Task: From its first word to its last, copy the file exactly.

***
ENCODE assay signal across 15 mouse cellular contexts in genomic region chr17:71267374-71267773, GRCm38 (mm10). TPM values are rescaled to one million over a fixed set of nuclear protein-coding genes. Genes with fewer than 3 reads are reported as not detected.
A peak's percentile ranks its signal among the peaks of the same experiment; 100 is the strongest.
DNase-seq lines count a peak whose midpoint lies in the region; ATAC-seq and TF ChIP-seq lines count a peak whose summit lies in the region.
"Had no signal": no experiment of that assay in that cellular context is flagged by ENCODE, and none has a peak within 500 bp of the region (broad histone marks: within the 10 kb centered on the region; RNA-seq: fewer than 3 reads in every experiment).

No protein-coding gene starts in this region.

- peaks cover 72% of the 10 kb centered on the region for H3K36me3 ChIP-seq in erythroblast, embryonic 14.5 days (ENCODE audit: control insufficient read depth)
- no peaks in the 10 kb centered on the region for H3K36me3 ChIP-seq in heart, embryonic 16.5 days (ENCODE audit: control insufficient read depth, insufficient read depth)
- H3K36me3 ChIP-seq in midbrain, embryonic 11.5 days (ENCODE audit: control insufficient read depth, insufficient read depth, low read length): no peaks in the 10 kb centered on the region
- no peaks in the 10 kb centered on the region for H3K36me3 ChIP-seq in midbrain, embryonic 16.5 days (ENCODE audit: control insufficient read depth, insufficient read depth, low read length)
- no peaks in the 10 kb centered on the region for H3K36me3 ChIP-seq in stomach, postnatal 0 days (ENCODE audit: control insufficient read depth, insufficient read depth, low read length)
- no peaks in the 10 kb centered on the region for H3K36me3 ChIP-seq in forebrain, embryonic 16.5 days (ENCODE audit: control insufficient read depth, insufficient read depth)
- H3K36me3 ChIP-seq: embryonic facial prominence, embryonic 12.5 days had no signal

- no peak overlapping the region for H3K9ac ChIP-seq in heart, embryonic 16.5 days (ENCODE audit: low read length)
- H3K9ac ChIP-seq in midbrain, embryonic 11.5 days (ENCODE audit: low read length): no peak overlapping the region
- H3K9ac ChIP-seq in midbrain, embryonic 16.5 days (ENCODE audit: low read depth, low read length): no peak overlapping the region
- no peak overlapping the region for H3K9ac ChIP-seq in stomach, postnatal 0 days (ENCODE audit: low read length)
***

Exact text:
ENCODE assay signal across 15 mouse cellular contexts in genomic region chr17:71267374-71267773, GRCm38 (mm10). TPM values are rescaled to one million over a fixed set of nuclear protein-coding genes. Genes with fewer than 3 reads are reported as not detected.
A peak's percentile ranks its signal among the peaks of the same experiment; 100 is the strongest.
DNase-seq lines count a peak whose midpoint lies in the region; ATAC-seq and TF ChIP-seq lines count a peak whose summit lies in the region.
"Had no signal": no experiment of that assay in that cellular context is flagged by ENCODE, and none has a peak within 500 bp of the region (broad histone marks: within the 10 kb centered on the region; RNA-seq: fewer than 3 reads in every experiment).

No protein-coding gene starts in this region.

- peaks cover 72% of the 10 kb centered on the region for H3K36me3 ChIP-seq in erythroblast, embryonic 14.5 days (ENCODE audit: control insufficient read depth)
- no peaks in the 10 kb centered on the region for H3K36me3 ChIP-seq in heart, embryonic 16.5 days (ENCODE audit: control insufficient read depth, insufficient read depth)
- H3K36me3 ChIP-seq in midbrain, embryonic 11.5 days (ENCODE audit: control insufficient read depth, insufficient read depth, low read length): no peaks in the 10 kb centered on the region
- no peaks in the 10 kb centered on the region for H3K36me3 ChIP-seq in midbrain, embryonic 16.5 days (ENCODE audit: control insufficient read depth, insufficient read depth, low read length)
- no peaks in the 10 kb centered on the region for H3K36me3 ChIP-seq in stomach, postnatal 0 days (ENCODE audit: control insufficient read depth, insufficient read depth, low read length)
- no peaks in the 10 kb centered on the region for H3K36me3 ChIP-seq in forebrain, embryonic 16.5 days (ENCODE audit: control insufficient read depth, insufficient read depth)
- H3K36me3 ChIP-seq: embryonic facial prominence, embryonic 12.5 days had no signal

- no peak overlapping the region for H3K9ac ChIP-seq in heart, embryonic 16.5 days (ENCODE audit: low read length)
- H3K9ac ChIP-seq in midbrain, embryonic 11.5 days (ENCODE audit: low read length): no peak overlapping the region
- H3K9ac ChIP-seq in midbrain, embryonic 16.5 days (ENCODE audit: low read depth, low read length): no peak overlapping the region
- no peak overlapping the region for H3K9ac ChIP-seq in stomach, postnatal 0 days (ENCODE audit: low read length)